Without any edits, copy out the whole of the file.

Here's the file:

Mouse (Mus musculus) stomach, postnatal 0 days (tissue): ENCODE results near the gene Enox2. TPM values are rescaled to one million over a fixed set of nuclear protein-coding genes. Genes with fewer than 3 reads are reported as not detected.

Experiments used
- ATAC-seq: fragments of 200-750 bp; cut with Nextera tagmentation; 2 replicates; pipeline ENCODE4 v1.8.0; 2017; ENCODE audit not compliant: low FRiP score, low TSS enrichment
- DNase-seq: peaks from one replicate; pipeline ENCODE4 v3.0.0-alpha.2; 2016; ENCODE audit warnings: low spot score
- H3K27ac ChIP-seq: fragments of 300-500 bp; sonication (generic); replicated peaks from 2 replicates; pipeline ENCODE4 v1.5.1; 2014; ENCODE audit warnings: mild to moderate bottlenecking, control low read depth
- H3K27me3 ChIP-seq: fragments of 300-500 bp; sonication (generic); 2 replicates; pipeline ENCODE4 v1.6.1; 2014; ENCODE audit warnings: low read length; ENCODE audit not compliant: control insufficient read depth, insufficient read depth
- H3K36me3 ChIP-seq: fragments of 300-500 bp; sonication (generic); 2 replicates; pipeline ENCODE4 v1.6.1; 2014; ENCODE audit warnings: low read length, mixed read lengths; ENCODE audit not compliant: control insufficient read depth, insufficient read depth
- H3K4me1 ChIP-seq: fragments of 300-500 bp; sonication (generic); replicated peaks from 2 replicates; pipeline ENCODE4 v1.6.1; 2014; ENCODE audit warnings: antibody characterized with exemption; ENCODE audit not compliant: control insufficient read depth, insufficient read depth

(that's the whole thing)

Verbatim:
Mouse (Mus musculus) stomach, postnatal 0 days (tissue): ENCODE results near the gene Enox2. TPM values are rescaled to one million over a fixed set of nuclear protein-coding genes. Genes with fewer than 3 reads are reported as not detected.

Experiments used
- ATAC-seq: fragments of 200-750 bp; cut with Nextera tagmentation; 2 replicates; pipeline ENCODE4 v1.8.0; 2017; ENCODE audit not compliant: low FRiP score, low TSS enrichment
- DNase-seq: peaks from one replicate; pipeline ENCODE4 v3.0.0-alpha.2; 2016; ENCODE audit warnings: low spot score
- H3K27ac ChIP-seq: fragments of 300-500 bp; sonication (generic); replicated peaks from 2 replicates; pipeline ENCODE4 v1.5.1; 2014; ENCODE audit warnings: mild to moderate bottlenecking, control low read depth
- H3K27me3 ChIP-seq: fragments of 300-500 bp; sonication (generic); 2 replicates; pipeline ENCODE4 v1.6.1; 2014; ENCODE audit warnings: low read length; ENCODE audit not compliant: control insufficient read depth, insufficient read depth
- H3K36me3 ChIP-seq: fragments of 300-500 bp; sonication (generic); 2 replicates; pipeline ENCODE4 v1.6.1; 2014; ENCODE audit warnings: low read length, mixed read lengths; ENCODE audit not compliant: control insufficient read depth, insufficient read depth
- H3K4me1 ChIP-seq: fragments of 300-500 bp; sonication (generic); replicated peaks from 2 replicates; pipeline ENCODE4 v1.6.1; 2014; ENCODE audit warnings: antibody characterized with exemption; ENCODE audit not compliant: control insufficient read depth, insufficient read depth